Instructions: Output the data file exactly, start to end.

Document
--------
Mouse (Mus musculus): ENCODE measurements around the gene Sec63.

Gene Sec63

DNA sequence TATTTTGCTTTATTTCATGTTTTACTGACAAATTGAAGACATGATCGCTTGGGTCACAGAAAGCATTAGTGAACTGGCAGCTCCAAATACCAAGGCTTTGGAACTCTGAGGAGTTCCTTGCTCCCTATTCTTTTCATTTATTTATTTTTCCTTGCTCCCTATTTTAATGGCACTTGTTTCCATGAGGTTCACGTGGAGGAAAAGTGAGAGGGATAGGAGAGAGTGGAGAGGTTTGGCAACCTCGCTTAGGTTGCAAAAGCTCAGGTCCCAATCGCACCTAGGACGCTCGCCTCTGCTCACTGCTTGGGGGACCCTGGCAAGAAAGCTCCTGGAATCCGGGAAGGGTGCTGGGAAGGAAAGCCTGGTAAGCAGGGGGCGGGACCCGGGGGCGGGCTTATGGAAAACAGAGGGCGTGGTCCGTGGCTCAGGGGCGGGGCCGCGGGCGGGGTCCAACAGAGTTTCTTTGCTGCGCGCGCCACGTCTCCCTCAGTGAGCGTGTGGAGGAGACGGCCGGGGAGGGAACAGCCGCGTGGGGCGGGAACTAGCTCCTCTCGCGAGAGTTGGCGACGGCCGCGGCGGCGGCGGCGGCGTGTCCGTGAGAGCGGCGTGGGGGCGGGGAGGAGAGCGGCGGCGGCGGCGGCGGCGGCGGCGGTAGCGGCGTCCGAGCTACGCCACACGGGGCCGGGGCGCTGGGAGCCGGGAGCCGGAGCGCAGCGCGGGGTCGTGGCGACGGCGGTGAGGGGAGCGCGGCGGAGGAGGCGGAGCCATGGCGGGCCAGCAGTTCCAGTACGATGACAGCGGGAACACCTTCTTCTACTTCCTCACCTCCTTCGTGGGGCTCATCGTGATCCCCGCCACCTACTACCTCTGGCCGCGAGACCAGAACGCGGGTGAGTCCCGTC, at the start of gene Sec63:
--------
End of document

Mouse (Mus musculus): ENCODE measurements around the gene Sec63.

Gene Sec63

DNA sequence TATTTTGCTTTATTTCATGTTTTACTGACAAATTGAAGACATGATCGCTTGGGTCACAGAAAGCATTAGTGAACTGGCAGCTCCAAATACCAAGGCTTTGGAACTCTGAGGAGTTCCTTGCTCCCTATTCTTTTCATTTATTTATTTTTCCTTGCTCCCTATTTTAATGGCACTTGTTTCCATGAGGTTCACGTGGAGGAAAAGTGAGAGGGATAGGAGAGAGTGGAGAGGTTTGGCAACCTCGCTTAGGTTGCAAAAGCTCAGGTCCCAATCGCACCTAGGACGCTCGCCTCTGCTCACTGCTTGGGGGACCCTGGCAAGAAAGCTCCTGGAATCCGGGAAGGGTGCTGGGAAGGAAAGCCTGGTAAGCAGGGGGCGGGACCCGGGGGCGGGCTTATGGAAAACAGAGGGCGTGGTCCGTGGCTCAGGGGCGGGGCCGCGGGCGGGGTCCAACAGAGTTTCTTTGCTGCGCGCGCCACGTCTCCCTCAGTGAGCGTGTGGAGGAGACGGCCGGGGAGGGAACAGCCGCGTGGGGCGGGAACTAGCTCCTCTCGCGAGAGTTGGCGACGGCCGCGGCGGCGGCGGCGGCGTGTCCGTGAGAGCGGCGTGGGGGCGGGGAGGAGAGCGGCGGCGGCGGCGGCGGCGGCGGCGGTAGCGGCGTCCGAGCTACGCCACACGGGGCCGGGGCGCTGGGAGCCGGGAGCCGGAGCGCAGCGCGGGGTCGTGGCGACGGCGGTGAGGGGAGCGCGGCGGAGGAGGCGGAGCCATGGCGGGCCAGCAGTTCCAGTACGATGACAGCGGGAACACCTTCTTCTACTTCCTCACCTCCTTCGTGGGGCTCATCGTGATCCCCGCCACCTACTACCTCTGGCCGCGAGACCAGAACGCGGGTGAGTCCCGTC, at the start of gene Sec63: